The world’s first slaughter-free ribeye steak created using three-dimensional (3D) bioprinting technology will introduce new levels of variety into the cultivated meat cuts.
Aleph Farms, the food-tech startup that grows meat cuts from beef cells using a 3D tissue engineering platform, and the Technion reveal world’s first cultivated ribeye steak.
The proof-of-concept incorporates real muscle, fat, and vascular-like system similar to a ribeye from a slaughtered cow, in strategy to build a diverse portfolio of cultivated meat cuts of any dimension.
Together with the Faculty of Biomedical Engineering at the Technion — Israel Institute of Technology, Aleph Farms had successfully cultivated the world’s first slaughter-free ribeye steak, using three-dimensional (3D) bioprinting technology and natural building blocks of meat — real cow cells, without genetic engineering and immortalization.
The technology was developed just two short years after Aleph Farms unveiled the world’s first cultivated thin-cut steak in 2018 which did not utilize 3D bioprinting. The new technology offers the ability to produce any type of steak and plan to expand its portfolio of quality meat products.
Unlike 3D printing technology, Aleph Farms’ 3D bioprinting technology is the printing of actual living cells that are then incubated to grow, differentiate, and interact, in order to acquire the texture and qualities of a real steak. A proprietary system, similar to the vascularization that occurs naturally in tissues, enables the perfusion of nutrients across the thicker tissue and grants the steak with the similar shape and structure of its native form as found in livestock before and during cooking.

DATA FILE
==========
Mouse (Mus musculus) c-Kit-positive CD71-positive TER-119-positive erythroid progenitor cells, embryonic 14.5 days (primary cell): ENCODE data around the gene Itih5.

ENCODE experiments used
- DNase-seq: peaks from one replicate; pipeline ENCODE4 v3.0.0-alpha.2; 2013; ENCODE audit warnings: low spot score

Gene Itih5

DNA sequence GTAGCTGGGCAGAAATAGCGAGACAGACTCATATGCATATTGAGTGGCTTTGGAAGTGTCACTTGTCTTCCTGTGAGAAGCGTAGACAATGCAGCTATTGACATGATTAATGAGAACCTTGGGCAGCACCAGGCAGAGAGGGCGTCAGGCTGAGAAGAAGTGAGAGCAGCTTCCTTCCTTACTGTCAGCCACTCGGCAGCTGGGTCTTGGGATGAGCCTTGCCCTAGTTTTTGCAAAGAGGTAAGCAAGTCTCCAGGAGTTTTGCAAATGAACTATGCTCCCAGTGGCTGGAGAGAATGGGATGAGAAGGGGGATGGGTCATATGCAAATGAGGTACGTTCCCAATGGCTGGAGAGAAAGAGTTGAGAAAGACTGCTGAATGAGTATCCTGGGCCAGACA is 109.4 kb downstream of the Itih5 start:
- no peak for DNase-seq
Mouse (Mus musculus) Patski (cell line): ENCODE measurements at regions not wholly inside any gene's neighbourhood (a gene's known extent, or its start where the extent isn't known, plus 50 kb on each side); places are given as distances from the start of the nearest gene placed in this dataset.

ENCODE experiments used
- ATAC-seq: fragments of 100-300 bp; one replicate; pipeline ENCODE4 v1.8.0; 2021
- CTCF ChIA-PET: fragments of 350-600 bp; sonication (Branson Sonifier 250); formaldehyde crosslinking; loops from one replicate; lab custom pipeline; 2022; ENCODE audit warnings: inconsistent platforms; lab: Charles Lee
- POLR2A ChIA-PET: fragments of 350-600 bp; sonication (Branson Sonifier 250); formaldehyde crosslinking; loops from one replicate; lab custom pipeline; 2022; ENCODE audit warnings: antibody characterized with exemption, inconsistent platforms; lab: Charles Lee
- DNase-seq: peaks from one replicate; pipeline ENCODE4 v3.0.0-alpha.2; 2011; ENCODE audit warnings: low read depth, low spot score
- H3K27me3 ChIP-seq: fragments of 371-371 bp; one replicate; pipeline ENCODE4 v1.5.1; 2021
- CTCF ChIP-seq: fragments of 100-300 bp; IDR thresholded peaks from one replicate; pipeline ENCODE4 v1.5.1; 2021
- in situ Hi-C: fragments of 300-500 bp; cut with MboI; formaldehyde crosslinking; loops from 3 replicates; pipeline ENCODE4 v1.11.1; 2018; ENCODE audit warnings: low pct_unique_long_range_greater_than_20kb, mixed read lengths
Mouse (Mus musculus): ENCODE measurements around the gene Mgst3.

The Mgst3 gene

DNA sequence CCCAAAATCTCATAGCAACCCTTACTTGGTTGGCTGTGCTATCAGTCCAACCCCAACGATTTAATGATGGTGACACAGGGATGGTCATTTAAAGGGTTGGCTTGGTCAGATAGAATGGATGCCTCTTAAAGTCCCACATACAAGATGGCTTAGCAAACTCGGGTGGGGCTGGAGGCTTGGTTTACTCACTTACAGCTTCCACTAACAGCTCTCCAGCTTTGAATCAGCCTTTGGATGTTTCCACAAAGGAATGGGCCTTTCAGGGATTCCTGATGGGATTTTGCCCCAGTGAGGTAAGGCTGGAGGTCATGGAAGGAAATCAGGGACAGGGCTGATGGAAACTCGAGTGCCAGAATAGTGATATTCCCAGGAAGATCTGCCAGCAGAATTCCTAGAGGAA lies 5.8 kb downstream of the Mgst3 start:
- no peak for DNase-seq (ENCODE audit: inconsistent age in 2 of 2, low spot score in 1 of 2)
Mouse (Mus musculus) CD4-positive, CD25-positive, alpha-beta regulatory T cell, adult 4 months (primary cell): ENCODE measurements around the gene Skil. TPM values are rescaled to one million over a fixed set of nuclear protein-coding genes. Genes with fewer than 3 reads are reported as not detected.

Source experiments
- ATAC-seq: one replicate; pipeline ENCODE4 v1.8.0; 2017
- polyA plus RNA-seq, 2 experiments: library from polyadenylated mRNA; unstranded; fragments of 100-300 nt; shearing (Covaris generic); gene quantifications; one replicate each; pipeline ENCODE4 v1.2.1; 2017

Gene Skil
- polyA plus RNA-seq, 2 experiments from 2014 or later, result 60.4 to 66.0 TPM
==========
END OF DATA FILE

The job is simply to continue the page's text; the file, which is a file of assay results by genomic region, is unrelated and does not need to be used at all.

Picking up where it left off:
“This breakthrough reflects an artistic expression of the scientific expertise of our team,” said Didier Toubia, our Co-Founder and CEO.
“I am blessed to work with some of the greatest people in this industry. We recognize some consumers will crave thicker and fattier cuts of meat. This accomplishment represents our commitment to meeting our consumer’s unique preferences and taste buds, and we will continue to progressively diversify our offerings,” added Toubia. “Additional meat designs will drive a larger impact in the mid and long term. This milestone for me marks a major leap in fulfilling our vision of leading a global food system transition toward a more sustainable, equitable and secure world.”
The cultivated ribeye steak is a thicker cut than the company’s first product — a thin-cut steak. It incorporates muscle and fat similar to its slaughtered counterpart and boasts the same organoleptic attributes of a delicious tender, juicy ribeye steak you’d buy from the butcher.
“With the realization of this milestone, we have broken the barriers to introducing new levels of variety into the cultivated meat cuts we can now produce. As we look into the future of 3D bioprinting, the opportunities are endless,” says Technion Professor Shulamit Levenberg, our Co-Founder, Chief Scientific Advisor and a major brainpower behind our company’s IP.
Levenberg is considered a global leader in tissue engineering and has amassed over two decades of research in the field at the Massachusetts Institute of Technology (MIT), in the United States and at the Technion, in Israel. Levenberg is also the former Dean of the Biomedical Engineering Faculty at the Technion.
Aleph Farms and Mitsubishi Bring Cultivated Meat to Japan.
Last month, Aleph Farms announced a collaboration that will bring cultivated meat to Japan. The partnership with Mitsubishi Corporation’s Food Industry Group will help the country meet climate change and food security goals. Aleph Farms will provide its proven, scalable manufacturing platform (BioFarm) for cultivation of whole-muscle steaks. Mitsubishi Corporation will provide its expertise in biotechnology processes, branded food manufacturing, and local distribution channels in Japan.